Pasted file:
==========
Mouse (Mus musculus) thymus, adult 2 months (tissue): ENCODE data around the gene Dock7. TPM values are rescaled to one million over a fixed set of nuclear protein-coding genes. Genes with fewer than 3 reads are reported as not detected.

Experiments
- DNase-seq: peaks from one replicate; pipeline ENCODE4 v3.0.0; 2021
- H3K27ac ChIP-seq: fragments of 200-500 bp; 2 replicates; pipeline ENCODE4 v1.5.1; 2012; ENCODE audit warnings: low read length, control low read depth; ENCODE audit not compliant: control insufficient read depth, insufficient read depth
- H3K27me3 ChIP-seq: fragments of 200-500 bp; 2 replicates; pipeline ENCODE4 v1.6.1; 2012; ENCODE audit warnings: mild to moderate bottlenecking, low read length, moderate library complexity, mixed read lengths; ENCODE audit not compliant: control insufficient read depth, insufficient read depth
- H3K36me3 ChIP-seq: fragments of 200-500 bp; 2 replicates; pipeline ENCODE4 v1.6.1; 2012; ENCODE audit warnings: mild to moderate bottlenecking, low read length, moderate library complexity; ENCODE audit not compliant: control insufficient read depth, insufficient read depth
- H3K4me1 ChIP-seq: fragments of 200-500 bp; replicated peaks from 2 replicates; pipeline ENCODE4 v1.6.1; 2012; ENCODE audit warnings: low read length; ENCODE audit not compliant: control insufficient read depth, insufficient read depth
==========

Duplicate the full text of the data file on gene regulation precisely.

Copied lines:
Mouse (Mus musculus) thymus, adult 2 months (tissue): ENCODE data around the gene Dock7. TPM values are rescaled to one million over a fixed set of nuclear protein-coding genes. Genes with fewer than 3 reads are reported as not detected.

Experiments
- DNase-seq: peaks from one replicate; pipeline ENCODE4 v3.0.0; 2021
- H3K27ac ChIP-seq: fragments of 200-500 bp; 2 replicates; pipeline ENCODE4 v1.5.1; 2012; ENCODE audit warnings: low read length, control low read depth; ENCODE audit not compliant: control insufficient read depth, insufficient read depth
- H3K27me3 ChIP-seq: fragments of 200-500 bp; 2 replicates; pipeline ENCODE4 v1.6.1; 2012; ENCODE audit warnings: mild to moderate bottlenecking, low read length, moderate library complexity, mixed read lengths; ENCODE audit not compliant: control insufficient read depth, insufficient read depth
- H3K36me3 ChIP-seq: fragments of 200-500 bp; 2 replicates; pipeline ENCODE4 v1.6.1; 2012; ENCODE audit warnings: mild to moderate bottlenecking, low read length, moderate library complexity; ENCODE audit not compliant: control insufficient read depth, insufficient read depth
- H3K4me1 ChIP-seq: fragments of 200-500 bp; replicated peaks from 2 replicates; pipeline ENCODE4 v1.6.1; 2012; ENCODE audit warnings: low read length; ENCODE audit not compliant: control insufficient read depth, insufficient read depth